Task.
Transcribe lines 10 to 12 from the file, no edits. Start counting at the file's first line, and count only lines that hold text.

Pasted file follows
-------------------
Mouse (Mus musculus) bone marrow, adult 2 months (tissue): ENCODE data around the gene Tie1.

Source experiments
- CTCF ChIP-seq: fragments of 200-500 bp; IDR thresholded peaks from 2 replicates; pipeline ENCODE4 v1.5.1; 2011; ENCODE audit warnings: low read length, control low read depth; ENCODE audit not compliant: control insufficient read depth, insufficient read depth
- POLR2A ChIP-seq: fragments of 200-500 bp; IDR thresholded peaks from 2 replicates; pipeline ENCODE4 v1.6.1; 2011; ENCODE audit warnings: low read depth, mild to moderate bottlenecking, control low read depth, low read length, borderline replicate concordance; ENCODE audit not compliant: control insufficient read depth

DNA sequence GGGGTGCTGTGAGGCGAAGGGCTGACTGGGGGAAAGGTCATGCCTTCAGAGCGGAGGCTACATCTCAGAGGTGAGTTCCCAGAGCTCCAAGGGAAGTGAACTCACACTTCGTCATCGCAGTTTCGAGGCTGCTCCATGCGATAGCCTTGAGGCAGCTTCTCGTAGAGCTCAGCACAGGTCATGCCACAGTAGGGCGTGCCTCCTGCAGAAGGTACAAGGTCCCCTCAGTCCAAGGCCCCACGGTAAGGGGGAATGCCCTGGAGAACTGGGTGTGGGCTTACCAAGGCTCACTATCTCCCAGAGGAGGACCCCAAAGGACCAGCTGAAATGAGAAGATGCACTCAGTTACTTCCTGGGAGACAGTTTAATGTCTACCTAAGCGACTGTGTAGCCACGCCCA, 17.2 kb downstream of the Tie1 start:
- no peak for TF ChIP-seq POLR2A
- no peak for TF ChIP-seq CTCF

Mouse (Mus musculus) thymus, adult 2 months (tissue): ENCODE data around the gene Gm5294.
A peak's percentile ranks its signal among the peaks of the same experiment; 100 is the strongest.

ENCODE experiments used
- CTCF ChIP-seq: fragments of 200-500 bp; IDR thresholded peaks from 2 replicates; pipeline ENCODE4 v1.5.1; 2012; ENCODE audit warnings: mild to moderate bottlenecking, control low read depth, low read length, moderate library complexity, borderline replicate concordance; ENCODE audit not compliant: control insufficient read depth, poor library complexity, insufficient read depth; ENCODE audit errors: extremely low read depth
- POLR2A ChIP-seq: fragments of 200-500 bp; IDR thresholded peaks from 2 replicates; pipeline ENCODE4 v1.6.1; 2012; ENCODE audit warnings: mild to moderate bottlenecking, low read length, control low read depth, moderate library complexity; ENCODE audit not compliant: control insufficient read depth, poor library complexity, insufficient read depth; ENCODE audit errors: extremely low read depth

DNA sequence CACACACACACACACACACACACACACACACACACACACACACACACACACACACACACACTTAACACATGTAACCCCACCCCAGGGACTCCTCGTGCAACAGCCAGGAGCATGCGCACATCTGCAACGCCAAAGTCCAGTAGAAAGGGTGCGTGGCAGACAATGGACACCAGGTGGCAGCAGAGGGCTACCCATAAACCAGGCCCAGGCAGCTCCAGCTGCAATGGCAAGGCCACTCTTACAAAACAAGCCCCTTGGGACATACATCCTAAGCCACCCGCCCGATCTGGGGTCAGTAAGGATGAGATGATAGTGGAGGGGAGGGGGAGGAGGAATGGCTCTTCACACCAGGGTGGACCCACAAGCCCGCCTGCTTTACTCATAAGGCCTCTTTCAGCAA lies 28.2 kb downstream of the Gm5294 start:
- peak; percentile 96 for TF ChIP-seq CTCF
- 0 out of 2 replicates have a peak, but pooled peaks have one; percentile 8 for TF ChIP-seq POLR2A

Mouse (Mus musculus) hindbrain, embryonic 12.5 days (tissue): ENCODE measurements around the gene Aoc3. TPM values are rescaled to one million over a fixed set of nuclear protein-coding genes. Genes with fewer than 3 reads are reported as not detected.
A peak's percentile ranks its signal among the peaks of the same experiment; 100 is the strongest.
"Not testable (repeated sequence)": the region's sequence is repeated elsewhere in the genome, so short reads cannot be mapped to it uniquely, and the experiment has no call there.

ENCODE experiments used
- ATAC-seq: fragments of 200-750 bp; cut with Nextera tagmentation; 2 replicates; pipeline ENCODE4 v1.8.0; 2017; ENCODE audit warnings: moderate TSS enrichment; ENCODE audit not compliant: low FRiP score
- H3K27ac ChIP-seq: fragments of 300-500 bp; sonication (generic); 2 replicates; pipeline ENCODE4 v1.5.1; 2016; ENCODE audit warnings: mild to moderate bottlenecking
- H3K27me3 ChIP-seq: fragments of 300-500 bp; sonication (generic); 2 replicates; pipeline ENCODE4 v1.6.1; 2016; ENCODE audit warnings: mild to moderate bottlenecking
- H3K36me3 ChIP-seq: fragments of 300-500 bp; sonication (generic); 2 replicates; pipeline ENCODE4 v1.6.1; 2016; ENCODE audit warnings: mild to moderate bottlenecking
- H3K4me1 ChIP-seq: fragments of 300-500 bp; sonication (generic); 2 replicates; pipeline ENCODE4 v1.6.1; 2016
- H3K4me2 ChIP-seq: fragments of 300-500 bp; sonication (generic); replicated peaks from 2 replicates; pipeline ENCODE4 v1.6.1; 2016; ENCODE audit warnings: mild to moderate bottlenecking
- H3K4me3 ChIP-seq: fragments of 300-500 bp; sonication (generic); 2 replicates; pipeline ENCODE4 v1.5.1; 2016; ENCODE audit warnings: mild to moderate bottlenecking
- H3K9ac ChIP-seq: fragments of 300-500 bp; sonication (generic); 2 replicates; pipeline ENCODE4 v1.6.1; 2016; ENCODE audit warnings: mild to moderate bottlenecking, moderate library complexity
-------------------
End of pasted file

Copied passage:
ENCODE experiments used
- CTCF ChIP-seq: fragments of 200-500 bp; IDR thresholded peaks from 2 replicates; pipeline ENCODE4 v1.5.1; 2012; ENCODE audit warnings: mild to moderate bottlenecking, control low read depth, low read length, moderate library complexity, borderline replicate concordance; ENCODE audit not compliant: control insufficient read depth, poor library complexity, insufficient read depth; ENCODE audit errors: extremely low read depth
- POLR2A ChIP-seq: fragments of 200-500 bp; IDR thresholded peaks from 2 replicates; pipeline ENCODE4 v1.6.1; 2012; ENCODE audit warnings: mild to moderate bottlenecking, low read length, control low read depth, moderate library complexity; ENCODE audit not compliant: control insufficient read depth, poor library complexity, insufficient read depth; ENCODE audit errors: extremely low read depth